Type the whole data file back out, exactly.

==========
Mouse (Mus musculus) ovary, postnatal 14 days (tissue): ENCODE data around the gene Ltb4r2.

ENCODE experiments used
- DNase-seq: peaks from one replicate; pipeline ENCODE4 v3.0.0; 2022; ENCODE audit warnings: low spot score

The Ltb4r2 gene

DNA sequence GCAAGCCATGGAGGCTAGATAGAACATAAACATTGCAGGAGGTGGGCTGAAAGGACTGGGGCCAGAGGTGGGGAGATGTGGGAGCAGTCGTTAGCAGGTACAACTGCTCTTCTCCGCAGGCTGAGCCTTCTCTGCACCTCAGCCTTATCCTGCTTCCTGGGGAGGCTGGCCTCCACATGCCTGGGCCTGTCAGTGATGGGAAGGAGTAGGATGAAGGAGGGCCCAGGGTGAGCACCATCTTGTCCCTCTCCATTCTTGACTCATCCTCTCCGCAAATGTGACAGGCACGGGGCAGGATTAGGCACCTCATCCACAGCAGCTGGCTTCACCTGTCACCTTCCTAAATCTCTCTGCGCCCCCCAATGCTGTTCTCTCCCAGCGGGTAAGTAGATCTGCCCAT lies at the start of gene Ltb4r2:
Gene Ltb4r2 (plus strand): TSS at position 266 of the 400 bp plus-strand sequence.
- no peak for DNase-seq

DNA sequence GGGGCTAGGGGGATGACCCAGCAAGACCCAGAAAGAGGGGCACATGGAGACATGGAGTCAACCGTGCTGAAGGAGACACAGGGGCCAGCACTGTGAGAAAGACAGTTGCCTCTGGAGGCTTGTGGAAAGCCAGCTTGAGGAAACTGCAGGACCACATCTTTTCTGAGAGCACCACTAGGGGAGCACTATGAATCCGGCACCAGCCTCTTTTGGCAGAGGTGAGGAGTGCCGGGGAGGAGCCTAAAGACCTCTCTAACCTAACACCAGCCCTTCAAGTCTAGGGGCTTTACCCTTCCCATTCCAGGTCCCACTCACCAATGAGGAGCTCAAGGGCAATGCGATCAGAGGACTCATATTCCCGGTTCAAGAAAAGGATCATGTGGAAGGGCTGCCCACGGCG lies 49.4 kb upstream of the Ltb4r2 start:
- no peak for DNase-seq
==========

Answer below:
Mouse (Mus musculus) ovary, postnatal 14 days (tissue): ENCODE data around the gene Ltb4r2.

ENCODE experiments used
- DNase-seq: peaks from one replicate; pipeline ENCODE4 v3.0.0; 2022; ENCODE audit warnings: low spot score

The Ltb4r2 gene

DNA sequence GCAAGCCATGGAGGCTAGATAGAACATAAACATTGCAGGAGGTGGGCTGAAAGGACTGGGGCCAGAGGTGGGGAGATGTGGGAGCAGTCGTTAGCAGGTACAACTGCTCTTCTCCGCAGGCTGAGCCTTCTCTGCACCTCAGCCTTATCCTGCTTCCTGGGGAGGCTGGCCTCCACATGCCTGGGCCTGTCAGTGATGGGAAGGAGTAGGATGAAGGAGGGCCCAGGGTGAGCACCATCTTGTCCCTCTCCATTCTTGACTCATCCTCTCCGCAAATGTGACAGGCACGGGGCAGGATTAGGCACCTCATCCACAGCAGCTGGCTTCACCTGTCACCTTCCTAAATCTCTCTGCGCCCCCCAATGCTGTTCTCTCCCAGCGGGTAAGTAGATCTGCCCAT lies at the start of gene Ltb4r2:
Gene Ltb4r2 (plus strand): TSS at position 266 of the 400 bp plus-strand sequence.
- no peak for DNase-seq

DNA sequence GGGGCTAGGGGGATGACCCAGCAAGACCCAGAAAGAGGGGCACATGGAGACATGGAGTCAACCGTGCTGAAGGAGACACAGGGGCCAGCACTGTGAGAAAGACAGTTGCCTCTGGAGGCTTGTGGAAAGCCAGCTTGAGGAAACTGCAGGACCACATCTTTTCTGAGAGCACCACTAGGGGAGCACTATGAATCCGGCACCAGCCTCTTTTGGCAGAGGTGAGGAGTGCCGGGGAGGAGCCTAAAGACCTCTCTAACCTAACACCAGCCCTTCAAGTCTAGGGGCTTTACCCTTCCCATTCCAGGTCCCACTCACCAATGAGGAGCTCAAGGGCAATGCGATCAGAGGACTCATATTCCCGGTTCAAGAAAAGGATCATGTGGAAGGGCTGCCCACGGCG lies 49.4 kb upstream of the Ltb4r2 start:
- no peak for DNase-seq